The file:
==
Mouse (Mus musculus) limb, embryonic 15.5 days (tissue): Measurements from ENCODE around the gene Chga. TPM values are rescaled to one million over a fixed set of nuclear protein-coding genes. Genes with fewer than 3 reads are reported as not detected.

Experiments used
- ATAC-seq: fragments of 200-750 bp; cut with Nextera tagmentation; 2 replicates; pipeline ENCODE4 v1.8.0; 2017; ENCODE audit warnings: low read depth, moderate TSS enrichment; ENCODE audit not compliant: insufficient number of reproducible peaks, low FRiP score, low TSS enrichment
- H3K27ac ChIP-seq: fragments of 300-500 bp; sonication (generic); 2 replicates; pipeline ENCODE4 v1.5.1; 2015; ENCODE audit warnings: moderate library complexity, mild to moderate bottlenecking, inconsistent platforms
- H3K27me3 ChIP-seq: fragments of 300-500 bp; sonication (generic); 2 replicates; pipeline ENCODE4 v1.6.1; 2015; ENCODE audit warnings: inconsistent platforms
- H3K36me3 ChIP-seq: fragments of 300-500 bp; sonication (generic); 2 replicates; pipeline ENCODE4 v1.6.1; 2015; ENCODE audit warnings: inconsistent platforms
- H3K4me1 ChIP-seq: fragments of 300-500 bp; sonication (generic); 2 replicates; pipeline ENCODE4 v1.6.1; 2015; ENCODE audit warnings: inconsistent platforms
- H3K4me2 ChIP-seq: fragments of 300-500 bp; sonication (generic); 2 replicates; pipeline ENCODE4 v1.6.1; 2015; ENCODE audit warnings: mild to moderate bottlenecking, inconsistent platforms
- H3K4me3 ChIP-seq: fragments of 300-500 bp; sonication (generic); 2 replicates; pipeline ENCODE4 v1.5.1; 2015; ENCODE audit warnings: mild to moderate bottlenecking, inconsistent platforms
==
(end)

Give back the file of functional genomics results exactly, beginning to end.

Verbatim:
Mouse (Mus musculus) limb, embryonic 15.5 days (tissue): Measurements from ENCODE around the gene Chga. TPM values are rescaled to one million over a fixed set of nuclear protein-coding genes. Genes with fewer than 3 reads are reported as not detected.

Experiments used
- ATAC-seq: fragments of 200-750 bp; cut with Nextera tagmentation; 2 replicates; pipeline ENCODE4 v1.8.0; 2017; ENCODE audit warnings: low read depth, moderate TSS enrichment; ENCODE audit not compliant: insufficient number of reproducible peaks, low FRiP score, low TSS enrichment
- H3K27ac ChIP-seq: fragments of 300-500 bp; sonication (generic); 2 replicates; pipeline ENCODE4 v1.5.1; 2015; ENCODE audit warnings: moderate library complexity, mild to moderate bottlenecking, inconsistent platforms
- H3K27me3 ChIP-seq: fragments of 300-500 bp; sonication (generic); 2 replicates; pipeline ENCODE4 v1.6.1; 2015; ENCODE audit warnings: inconsistent platforms
- H3K36me3 ChIP-seq: fragments of 300-500 bp; sonication (generic); 2 replicates; pipeline ENCODE4 v1.6.1; 2015; ENCODE audit warnings: inconsistent platforms
- H3K4me1 ChIP-seq: fragments of 300-500 bp; sonication (generic); 2 replicates; pipeline ENCODE4 v1.6.1; 2015; ENCODE audit warnings: inconsistent platforms
- H3K4me2 ChIP-seq: fragments of 300-500 bp; sonication (generic); 2 replicates; pipeline ENCODE4 v1.6.1; 2015; ENCODE audit warnings: mild to moderate bottlenecking, inconsistent platforms
- H3K4me3 ChIP-seq: fragments of 300-500 bp; sonication (generic); 2 replicates; pipeline ENCODE4 v1.5.1; 2015; ENCODE audit warnings: mild to moderate bottlenecking, inconsistent platforms